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INTRODUCTION

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The retinas and anterior visual pathways (optic nerves, optic chiasm, and optic tracts) (Figures 14–1 and 14–2) are an integral part of the brain, providing a substantial proportion of its total sensory input. The pattern of visual field loss indicates the site of damage in the visual pathway (Figures 14–3 to 14–5). Eye movement disorders may be due to disease of cranial nerves III, IV, or VI, or a more central lesion. Cranial nerves V and VII are also intimately associated with ocular function.

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Figure 14–1.

Magnetic resonance imaging of normal brain in sagittal section (upper left), coronal section (upper right), and axial section (lower left). The white arrows indicate the chiasm.

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Figure 14–2.

The optic pathway. The dotted lines represent nerve fibers that carry visual and pupillary afferent impulses from the left half of the visual field.

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Figure 14–3.

Visual field defects due to various lesions of the optic pathways.

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Figure 14–4.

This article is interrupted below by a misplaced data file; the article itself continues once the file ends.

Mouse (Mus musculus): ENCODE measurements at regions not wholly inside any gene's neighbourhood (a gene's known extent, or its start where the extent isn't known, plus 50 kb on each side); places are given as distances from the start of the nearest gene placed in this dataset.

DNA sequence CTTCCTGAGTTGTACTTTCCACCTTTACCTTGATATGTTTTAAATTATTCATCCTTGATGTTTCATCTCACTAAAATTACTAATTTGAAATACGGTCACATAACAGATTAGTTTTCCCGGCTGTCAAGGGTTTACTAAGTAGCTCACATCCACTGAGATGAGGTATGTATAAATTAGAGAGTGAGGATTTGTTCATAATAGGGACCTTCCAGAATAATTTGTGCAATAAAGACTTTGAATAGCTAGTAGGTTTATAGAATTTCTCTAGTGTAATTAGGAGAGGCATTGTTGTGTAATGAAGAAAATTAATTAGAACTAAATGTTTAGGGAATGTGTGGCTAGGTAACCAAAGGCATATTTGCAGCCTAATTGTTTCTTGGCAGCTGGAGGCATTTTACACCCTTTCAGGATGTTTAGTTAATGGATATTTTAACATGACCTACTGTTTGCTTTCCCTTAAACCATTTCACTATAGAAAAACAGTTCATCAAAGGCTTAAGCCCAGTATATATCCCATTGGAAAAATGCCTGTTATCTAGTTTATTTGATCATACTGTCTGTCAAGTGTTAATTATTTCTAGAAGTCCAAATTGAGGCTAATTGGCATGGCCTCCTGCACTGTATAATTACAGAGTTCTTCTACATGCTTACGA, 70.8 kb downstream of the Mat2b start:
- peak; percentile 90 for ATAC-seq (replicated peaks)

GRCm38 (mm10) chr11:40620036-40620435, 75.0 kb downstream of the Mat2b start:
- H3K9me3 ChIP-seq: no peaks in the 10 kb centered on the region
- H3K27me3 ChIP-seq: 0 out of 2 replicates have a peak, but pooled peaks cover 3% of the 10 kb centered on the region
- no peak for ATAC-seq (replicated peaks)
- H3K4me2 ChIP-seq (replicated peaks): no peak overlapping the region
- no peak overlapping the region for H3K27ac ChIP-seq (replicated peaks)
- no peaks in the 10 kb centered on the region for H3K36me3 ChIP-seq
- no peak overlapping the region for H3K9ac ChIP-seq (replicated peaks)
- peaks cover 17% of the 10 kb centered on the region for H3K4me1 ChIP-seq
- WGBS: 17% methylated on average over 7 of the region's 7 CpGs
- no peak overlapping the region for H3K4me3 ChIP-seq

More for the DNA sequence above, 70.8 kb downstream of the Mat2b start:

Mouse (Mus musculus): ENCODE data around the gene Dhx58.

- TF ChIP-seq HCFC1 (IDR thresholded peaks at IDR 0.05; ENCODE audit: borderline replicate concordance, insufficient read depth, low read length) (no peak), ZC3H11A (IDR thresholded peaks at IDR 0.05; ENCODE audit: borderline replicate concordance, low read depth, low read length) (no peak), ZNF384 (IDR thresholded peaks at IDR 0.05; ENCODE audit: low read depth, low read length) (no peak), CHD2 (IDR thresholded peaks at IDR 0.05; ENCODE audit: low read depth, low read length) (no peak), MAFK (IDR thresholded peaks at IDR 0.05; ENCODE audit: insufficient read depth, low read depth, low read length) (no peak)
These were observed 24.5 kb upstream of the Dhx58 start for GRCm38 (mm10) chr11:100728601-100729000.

Occipital lobe abscess. Top: Automated perimetry and tangent screen examination showing homonymous, congruous, paracentral scotoma in right upper visual fields. Bottom: Parasagittal magnetic resonance imaging showing lesion involving left inferior calcarine cortex. (Reproduced, with permission, from Horton JC, Hoyt WF: The representation of the visual field in human striate cortex. A revision of the classic Holmes map. Arch Ophthalmol 1991;109:816. Copyright © 1991. American Medical Association. All rights reserved.)

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Figure 14–5.

Bilateral occipital infarcts with bilateral macular sparing. Top: Tangent screen and superimposed Goldmann visual fields of both eyes showing bilateral homonymous hemianopia with macular sparing, greater in the right hemi-field. Bottom: Axial magnetic resonance imaging showing sparing of occipital poles. (Reproduced, with permission, from Horton JC, Hoyt WF: The representation of the visual field in human striate cortex. A revision of the classic Holmes map. Arch Ophthalmol 1991;109:816. Copyright © 1991. American Medical Association. All rights reserved.)

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THE OPTIC NERVE

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A wide variety of diseases affect the optic nerve (Table 14–1). Clinical features indicative of optic nerve disease are reduction of visual acuity and field, afferent pupillary defect, poor color vision, and optic disk changes.

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Table 14–1.Etiologic Classification of Diseases of the Optic Nerve

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